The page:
Marching Band: Leyden’s Largest Club

220 students make up Leyden’s Marching Band, which performs at football games, Cedar Point, community events, and even Disneyland.

Marching band is made up of many different types of students. From freshmen to seniors from east and west, and from students involved in sports, the fall show, choir, orchesis, cheer leading, poms, and other activities. They practice and perform all throughout the summer and up until the last football game.

Marching Band is “open to anyone experienced, or not experienced” said department chair and band director Bryan Miller.

The band performs at all the home football games, the town parades, and the pep rally. They travel to Ohio to perform at Cedar Point and also at other various community events.

Recently this summer, the marching band performed for the grand opening of the Fashion Outlet Mall in Rosemont. They also played for the street naming ceremony of a former West Leyden 2008 graduate who joined the marine corps and was killed in action.

Senior and section leader Jullius Figueroa said some of his best experiences on band have been traveling and going to NIU for band camp. He’s also most excited to go to Disney Land.

All these students are very dedicated, the typical class sessions last 3 hours from 6:30 to 9:30 pm.

Throughout the summer students attend band camp, where they meet Thursday through Sunday.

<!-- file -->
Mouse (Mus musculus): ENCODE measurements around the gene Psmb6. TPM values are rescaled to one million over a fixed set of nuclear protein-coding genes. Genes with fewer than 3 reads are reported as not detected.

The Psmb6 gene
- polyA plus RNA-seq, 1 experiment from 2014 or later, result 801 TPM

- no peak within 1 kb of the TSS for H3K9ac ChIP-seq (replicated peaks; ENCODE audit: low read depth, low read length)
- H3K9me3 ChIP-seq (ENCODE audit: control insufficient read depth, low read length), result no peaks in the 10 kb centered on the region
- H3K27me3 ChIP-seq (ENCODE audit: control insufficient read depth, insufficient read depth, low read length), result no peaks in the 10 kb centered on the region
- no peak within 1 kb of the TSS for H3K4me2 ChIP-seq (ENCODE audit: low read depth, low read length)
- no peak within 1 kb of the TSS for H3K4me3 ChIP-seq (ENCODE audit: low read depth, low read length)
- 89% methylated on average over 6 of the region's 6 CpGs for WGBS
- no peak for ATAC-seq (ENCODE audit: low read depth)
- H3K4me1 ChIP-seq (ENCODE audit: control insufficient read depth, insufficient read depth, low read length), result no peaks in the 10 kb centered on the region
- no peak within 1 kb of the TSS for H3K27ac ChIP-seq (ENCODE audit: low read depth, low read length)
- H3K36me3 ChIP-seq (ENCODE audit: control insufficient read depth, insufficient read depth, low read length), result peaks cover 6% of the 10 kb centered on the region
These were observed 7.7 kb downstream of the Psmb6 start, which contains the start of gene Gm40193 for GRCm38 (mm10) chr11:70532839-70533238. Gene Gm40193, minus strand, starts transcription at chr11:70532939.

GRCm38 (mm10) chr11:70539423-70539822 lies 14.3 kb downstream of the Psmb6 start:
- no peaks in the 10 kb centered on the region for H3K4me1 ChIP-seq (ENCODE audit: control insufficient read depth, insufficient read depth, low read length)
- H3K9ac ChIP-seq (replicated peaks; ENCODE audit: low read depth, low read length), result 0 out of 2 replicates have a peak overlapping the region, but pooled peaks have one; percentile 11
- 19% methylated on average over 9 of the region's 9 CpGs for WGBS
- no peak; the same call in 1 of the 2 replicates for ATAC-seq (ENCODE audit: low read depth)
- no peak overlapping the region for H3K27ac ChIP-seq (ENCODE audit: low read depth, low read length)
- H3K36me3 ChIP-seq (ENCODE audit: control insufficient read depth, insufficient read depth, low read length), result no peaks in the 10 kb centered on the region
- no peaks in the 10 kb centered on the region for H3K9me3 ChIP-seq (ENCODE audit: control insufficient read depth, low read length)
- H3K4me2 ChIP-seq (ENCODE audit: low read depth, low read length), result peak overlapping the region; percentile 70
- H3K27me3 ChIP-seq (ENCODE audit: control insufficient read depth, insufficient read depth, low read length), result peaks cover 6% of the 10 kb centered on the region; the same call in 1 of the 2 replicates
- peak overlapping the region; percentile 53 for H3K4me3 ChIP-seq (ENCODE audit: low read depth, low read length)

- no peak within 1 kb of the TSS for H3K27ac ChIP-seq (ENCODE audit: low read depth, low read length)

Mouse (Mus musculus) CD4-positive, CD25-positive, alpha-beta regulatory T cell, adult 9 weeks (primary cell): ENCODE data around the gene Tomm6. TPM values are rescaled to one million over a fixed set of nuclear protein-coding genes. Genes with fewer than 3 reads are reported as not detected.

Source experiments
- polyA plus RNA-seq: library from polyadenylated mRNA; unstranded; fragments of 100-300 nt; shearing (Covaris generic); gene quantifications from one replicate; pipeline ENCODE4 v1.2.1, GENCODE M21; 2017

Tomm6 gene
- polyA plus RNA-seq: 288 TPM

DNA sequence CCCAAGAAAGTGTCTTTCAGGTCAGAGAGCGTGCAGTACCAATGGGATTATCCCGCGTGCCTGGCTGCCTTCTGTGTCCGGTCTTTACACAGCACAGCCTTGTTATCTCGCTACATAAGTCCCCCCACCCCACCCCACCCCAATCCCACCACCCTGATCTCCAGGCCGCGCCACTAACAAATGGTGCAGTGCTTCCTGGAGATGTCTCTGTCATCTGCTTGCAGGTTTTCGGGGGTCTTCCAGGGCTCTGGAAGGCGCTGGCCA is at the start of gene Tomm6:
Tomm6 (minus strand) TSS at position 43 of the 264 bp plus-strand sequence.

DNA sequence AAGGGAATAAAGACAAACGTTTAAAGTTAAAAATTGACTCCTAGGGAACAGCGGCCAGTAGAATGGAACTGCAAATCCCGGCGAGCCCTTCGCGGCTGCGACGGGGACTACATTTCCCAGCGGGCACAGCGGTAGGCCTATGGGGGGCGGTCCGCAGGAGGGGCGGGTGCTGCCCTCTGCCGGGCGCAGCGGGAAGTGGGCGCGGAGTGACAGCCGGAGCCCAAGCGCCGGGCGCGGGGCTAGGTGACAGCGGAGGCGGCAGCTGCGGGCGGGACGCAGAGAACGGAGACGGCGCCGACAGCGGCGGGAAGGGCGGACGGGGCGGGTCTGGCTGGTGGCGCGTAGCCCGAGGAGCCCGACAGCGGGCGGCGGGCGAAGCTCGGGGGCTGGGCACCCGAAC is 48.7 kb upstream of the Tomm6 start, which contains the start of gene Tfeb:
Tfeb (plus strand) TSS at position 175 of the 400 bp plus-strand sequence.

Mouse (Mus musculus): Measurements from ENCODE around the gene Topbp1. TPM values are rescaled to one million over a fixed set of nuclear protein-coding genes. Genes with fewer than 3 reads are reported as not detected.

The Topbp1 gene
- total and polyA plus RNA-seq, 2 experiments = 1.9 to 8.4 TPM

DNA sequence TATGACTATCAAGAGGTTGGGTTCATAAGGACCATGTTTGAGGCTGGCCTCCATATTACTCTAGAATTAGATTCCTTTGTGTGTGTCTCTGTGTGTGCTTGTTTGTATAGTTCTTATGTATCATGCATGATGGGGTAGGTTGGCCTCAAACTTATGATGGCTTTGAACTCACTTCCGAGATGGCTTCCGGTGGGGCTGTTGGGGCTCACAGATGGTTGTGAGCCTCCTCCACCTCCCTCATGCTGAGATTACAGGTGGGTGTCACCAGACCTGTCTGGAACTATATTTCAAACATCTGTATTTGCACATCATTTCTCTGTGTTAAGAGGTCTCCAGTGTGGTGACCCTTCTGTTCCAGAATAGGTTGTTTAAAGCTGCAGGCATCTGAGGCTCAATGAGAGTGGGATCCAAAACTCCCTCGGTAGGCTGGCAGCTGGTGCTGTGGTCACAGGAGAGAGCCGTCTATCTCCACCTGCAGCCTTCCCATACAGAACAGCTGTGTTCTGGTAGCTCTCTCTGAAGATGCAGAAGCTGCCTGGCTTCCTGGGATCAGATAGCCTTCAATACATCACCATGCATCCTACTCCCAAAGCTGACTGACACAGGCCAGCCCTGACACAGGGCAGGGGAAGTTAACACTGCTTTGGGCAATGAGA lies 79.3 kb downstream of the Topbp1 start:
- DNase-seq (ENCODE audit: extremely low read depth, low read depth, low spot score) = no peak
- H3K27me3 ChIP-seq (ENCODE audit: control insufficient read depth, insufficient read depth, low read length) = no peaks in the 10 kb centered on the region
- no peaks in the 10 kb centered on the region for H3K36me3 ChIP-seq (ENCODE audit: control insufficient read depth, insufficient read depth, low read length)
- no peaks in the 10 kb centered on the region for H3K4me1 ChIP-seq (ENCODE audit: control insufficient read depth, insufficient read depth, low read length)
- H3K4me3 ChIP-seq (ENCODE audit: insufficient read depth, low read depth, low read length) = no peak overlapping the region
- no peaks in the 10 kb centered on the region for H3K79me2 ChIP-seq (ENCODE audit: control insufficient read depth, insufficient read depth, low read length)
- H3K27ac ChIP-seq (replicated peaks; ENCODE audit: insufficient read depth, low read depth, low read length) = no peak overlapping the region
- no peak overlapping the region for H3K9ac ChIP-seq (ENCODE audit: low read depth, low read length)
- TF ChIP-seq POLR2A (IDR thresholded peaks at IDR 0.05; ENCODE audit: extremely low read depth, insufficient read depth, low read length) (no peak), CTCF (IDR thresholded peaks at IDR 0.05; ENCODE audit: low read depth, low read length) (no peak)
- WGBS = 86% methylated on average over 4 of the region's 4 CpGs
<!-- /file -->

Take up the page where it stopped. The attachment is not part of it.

“We pretty much have practice all day,” Mr. Miller said. Adding that “we have nice fun things for the kids and have meals catered.”

Yet he’s proud that “each student gives their time, gives their talent, gives their service to the school.”

Students build up a lot of responsibility being in band as they give up much of their free time.

In addition, they have to arrive to practices on time and attend so many events.

Yet, for Figueroa, setting an example as a section leader can be trying at times since you must “always be mature,  you can’t goof off like you could when you were a freshman.”

Marching band consists of instrumental musicians, color guard and now a baton twirler, sophomore Michelle Caffero. She has 12 years of baton twirling experience and is on a baton team outside of school.

“I emailed Mr. Miller to see if i could join,” she said. “I was so nervous the first game.”

Marching Band is open to anyone, even if you have no experience playing an instrument. There are instruments that the instructors can easily teach newcomers.

For more information contact Mr. Miller or visit their website


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